Sunday, November 1, 2009

Parenting in Awareness by Doreen Fisher


Using awareness to deviate from learned parenting behaviors.

I remember the very moment that my daughter was born barely 9 years ago. It’s not a moment most mothers would ever forget, but I remember my exact thought…”It’s time to grow up – today.” It’s not that I felt overly immature at the moment just before that, but the immediate knowing that this tiny being was wholly dependent on me and would grow to learn from my every move was cathartic and intimidating at the same time.

A rush of emotions and thoughts came in despite the fact that I had just given birth -- a beautiful, natural, gentle birth, but exhausting nonetheless. I knew at that very moment that it was up to me to break a long history of common parenting styles with which I did not intend to follow. I had no idea just how difficult that would prove to be. Generations of habits, repeat behaviors and semi-conscious parenting were deeper in my psyche than I knew or cared to admit. As my daughter grew and my son was born, the daily stress of parenting brought out the very reactions that I swore would never escape my lips; they fell out or were just barely caught in the nick of time. I quickly learned two important things: 1) I was parenting by design; and 2) it was going to require 24/7 awareness if I was going to succeed in gentle, respectful and non-violent parenting.

I recall one story that my daughter always asks me to repeat. I’m not sure why she likes this story, but it’s almost as if she is reminding me that I’m doing okay and making right choices. My husband was on the road touring with a band and complete exhaustion was becoming a normal existence for me. My newborn son had just been released from NICU with a heart defect and he and I were both decompressing from a bit of ICU psychosis. Needless to say, sleep was a rare treat. I was making dinner and took out some tater tots and put them on the cookie sheet on the stove. My daughter got angry at me because she wanted to eat them out of the bag (she was 3), so she reached up and yanked the cookie sheet off of the stove and the tater tots went flying. I had an immediate reaction and reached my up hand preparing to spank her with about as much force as I could muster when (as if in slow motion) I had a last minute awareness of what I was about to do and instead scooped her up and gave her a big hug. I was shaking and crying. And she was laughing. She gave me a big hug and never knew how close she came to becoming yet another child victim of corporal punishment.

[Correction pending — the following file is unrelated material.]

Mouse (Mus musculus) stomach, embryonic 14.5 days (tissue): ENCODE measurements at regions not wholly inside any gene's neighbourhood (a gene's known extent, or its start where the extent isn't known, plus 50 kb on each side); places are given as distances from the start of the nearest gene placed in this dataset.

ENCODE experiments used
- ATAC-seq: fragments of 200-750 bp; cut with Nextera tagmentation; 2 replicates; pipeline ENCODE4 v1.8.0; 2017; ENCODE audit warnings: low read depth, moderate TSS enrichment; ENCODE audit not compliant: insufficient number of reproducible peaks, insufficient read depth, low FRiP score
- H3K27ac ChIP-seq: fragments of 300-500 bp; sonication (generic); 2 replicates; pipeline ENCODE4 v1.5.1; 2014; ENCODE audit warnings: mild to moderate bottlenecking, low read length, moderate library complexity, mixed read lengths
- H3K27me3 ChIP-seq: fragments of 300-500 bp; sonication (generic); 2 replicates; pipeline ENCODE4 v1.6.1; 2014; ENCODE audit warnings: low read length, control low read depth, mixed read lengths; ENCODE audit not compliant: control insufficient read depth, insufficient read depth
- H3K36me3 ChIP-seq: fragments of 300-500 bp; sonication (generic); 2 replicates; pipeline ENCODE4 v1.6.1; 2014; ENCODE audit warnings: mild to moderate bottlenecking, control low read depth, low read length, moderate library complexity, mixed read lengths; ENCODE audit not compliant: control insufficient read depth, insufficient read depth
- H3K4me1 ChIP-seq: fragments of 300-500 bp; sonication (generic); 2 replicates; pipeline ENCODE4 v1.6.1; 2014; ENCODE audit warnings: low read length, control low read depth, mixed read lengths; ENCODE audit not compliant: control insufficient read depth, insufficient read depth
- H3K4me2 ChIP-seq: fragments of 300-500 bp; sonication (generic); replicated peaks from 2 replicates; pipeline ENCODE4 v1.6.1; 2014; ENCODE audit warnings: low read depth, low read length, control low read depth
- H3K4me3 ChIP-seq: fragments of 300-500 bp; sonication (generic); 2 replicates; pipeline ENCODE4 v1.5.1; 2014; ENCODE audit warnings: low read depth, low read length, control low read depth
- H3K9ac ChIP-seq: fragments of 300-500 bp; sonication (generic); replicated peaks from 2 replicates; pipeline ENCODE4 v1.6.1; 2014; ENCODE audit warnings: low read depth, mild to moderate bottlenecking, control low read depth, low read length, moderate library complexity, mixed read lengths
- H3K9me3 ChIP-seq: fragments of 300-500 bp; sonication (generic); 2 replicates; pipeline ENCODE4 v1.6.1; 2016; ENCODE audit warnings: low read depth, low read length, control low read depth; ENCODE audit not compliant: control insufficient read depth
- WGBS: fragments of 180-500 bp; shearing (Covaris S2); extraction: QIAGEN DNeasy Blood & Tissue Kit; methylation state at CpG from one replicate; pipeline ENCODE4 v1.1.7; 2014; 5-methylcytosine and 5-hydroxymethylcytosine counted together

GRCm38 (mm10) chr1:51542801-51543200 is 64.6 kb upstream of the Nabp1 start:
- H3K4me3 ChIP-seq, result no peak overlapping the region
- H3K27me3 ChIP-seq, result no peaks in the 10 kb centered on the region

I knew at that moment that it was possible to change the course of history and make new decisions in how we parent our children. I know that the abused grow to become the abuser, but I also know that this is a choice. But, it requires awareness - awareness and intention. We must first set the intention to parent in a gentle, loving manner. Every day I wake up and tell myself that I’m going to parent with love and patience and listen with an open heart. Every night I go to bed and forgive myself for anything that slipped through. And every day, I take responsibility for my actions, make amends for any actions or words that fall outside the scope of what I consider loving and gentle (holding myself to a high standard on that definition) and acknowledge to my children when it was me, not them, who brought out any transgression.

Doreen Fisher is a musician, home educator, business owner and philanthropist. She lives in Dallas with her husband, their 2 incredibly intuitive children, Sammy the cat and Tibblett the bunny.;;;

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